Physical properties
1) Physical state – Metals are solids at room temperature e.g. sodium, aluminum ,potassium, magnesium. There are exception to this. Mercury and gallium are metals but they are in liquid state at room temperature.

2) Luster – Metals have a shining surface called luster when freshly prepared. They have a quality of reflecting light from their surface and they can be polished e.g. metals like gold, silver, copper show this property.

3) Malleability – Metals can be beaten into thin sheets. This property is called malleability. Due to this property, metals can be rolled into sheets e.g. aluminum, copper, zinc can be beaten into sheets.

4) Ductility – Metals can be drawn into thin wires. This property is called ductility. For example, 100 grams of silver can be drawn into a thin wire about 200 meters long.

5) Hardness – Metals are generally hard e.g. iron, cobalt, nickel. There are few exceptions to this. Sodium and potassium are soft and they can be cut with a knife.

6) Conduction – Generally, metals are good conductors of heat and electricity because they have free electrons. Silver and copper are the two best conductors . Relatively, lead and bismuth are poor conductors of heat and electricity.

7) Density – Metals generally have high density and they are heavy. Iridium and osmium have the highest densities while lithium has the lowest density.

8) Melting and boiling point – Metals usually have high melting point and boiling point. For example, iron, cobalt and nickel have high melting and boiling point. Tungsten has the highest melting point. There are some exceptions to this. For example , most of the alkali metals have low melting and boiling point.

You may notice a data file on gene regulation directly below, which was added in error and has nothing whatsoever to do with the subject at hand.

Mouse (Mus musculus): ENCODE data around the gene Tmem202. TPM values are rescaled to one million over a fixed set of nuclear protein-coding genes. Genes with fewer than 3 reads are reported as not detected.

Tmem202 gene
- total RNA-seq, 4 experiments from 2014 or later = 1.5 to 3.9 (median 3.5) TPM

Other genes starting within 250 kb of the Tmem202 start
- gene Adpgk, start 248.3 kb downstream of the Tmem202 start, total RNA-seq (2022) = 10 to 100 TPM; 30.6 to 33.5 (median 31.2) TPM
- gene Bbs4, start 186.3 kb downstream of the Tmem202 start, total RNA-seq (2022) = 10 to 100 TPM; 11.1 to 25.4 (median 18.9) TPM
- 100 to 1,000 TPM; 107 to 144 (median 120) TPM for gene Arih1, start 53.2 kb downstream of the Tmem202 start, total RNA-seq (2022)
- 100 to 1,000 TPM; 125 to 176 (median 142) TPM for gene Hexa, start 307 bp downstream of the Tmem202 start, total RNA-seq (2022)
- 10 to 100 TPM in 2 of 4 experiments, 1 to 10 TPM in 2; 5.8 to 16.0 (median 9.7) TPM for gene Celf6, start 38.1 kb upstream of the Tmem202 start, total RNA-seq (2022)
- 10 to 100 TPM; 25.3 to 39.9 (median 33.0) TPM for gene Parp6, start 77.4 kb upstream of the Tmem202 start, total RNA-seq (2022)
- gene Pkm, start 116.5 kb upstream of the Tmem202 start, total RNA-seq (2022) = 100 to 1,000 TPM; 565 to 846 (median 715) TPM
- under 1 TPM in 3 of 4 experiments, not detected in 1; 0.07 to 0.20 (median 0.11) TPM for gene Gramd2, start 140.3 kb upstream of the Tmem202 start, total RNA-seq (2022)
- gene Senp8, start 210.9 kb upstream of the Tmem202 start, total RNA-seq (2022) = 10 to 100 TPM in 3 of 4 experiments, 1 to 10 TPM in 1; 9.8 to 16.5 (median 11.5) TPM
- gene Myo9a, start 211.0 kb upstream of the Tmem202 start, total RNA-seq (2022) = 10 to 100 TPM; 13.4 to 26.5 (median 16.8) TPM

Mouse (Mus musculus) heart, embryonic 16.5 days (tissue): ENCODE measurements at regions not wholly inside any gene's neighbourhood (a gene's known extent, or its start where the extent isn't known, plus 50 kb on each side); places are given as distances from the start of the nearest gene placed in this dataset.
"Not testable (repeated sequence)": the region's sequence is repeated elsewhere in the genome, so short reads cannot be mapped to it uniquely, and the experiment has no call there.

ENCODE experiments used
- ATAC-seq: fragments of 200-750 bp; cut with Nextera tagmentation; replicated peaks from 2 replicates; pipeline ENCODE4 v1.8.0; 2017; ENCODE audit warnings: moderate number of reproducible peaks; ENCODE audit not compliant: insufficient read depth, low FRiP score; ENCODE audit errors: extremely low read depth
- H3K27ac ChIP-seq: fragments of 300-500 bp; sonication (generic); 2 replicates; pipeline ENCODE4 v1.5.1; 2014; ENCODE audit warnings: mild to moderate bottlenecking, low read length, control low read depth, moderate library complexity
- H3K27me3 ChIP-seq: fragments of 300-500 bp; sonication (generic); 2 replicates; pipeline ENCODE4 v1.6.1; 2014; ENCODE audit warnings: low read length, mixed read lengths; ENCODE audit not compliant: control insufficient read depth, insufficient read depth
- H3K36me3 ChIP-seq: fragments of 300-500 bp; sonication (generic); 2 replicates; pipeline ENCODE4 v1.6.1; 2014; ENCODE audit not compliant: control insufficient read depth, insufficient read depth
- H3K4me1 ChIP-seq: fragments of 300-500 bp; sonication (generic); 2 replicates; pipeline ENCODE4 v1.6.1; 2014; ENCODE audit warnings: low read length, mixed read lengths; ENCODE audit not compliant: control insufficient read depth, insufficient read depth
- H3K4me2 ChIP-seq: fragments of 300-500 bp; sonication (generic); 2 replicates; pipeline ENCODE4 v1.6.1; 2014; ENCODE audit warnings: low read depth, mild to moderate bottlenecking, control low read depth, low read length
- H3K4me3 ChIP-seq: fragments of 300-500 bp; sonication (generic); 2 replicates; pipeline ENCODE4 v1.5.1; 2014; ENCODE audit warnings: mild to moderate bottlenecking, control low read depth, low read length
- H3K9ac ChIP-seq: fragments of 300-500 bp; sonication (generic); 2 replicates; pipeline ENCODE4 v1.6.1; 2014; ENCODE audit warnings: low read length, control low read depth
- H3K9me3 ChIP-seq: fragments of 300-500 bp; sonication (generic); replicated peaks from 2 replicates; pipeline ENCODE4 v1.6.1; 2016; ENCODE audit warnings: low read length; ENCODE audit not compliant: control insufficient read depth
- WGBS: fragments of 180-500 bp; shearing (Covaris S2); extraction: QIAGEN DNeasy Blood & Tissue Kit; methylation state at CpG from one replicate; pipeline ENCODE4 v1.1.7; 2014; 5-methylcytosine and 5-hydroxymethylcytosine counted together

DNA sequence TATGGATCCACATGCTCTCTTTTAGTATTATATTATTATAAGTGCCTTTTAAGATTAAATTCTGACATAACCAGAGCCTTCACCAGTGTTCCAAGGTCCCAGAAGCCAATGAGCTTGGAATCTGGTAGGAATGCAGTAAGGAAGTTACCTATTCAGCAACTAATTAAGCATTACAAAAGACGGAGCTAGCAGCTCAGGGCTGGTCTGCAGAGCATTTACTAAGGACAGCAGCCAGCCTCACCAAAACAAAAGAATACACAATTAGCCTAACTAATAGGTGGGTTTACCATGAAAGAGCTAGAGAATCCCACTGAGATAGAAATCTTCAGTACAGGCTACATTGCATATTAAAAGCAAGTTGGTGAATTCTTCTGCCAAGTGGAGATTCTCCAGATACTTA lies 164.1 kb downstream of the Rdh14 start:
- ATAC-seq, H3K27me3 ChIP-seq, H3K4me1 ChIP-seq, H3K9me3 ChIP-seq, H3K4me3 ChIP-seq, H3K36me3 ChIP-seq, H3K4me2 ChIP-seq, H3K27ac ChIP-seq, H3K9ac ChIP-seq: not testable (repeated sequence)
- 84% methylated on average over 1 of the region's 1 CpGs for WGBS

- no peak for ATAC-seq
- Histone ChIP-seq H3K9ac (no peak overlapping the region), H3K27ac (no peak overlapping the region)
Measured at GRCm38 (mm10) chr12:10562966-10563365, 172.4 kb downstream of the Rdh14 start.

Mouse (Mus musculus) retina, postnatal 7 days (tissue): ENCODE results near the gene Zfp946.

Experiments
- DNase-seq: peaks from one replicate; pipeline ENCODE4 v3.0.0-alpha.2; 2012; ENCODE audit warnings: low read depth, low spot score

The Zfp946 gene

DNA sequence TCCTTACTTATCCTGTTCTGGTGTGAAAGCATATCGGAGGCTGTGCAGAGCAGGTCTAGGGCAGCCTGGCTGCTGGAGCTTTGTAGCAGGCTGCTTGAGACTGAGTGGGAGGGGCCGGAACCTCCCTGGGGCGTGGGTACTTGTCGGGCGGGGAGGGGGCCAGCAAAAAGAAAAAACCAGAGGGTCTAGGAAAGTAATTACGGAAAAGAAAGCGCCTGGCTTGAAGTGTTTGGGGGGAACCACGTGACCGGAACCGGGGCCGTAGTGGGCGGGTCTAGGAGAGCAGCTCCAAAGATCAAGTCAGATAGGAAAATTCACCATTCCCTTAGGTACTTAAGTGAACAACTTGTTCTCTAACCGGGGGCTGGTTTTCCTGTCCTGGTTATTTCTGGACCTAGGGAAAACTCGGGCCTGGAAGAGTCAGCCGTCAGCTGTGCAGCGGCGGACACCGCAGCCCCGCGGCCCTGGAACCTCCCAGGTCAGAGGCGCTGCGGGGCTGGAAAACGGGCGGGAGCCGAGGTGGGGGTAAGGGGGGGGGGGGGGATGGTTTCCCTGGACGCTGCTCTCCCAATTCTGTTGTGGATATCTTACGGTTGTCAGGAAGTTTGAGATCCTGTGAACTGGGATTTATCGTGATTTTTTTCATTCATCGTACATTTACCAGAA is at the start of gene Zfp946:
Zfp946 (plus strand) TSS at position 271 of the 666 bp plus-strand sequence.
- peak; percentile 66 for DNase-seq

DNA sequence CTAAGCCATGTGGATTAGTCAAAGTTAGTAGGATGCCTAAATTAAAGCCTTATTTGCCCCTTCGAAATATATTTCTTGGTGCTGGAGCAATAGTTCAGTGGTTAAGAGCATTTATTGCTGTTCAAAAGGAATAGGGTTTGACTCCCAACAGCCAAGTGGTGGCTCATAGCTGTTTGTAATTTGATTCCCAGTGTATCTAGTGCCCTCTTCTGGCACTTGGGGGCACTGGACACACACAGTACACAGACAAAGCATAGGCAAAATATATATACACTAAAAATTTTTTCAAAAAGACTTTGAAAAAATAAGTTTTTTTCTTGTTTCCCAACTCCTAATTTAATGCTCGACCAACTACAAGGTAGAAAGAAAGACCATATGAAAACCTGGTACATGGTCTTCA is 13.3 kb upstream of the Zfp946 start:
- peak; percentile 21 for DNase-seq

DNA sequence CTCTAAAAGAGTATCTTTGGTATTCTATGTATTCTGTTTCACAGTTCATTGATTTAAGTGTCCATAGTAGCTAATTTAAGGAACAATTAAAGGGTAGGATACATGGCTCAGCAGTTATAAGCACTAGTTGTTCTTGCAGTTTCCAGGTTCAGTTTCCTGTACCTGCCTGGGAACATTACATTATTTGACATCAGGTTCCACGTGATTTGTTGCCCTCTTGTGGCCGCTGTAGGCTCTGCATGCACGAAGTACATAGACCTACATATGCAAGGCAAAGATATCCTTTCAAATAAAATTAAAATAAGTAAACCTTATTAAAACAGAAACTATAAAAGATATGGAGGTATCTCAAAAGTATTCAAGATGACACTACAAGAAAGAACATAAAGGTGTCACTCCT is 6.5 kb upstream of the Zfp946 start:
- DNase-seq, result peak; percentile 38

9) Tensile strength – Most of the metals possess high tensile strength i.e. tenacity. For example, iron, titanium, some alloys have high tensile strength. However, elements like sodium, potassium and mercury do not possess tenacity.

Chemical properties of metals

1) Electron configuration – Metals usually have 1 to 3 electrons in the outermost shell of their atom. For example, sodium, magnesium and aluminum have 1, 2 and 3
electrons respectively in the outermost shell of their atom.

2) Valency – Metal atoms can lose 1 to 3 electrons in their outermost shell and show valencies1 to 3.

3) Electrochemical nature – Metal atoms have tendency to lose electrons and form cations.

4) Electronegativity – Metals generally have low electronegativity i.e. tendency to attract electrons in the state of molecule.

5) Formation of oxides – Metals form oxides which are generally ionic and basic in nature. If this basic oxide dissolves in water, it forms an alkali. For example, oxides of Na, K and Ca viz. Na2O, K2O and CaO are highly basic in nature and when dissolved in water, they form alkalies NaOH, KOH and Ca(OH)2.

6) Reducing agent – All metals act as reducing agents.

author avatar
William Anderson (Schoolworkhelper Editorial Team)
William completed his Bachelor of Science and Master of Arts in 2013. He current serves as a lecturer, tutor and freelance writer. In his spare time, he enjoys reading, walking his dog and parasailing. Article last reviewed: 2022 | St. Rosemary Institution © 2010-2024 | Creative Commons 4.0

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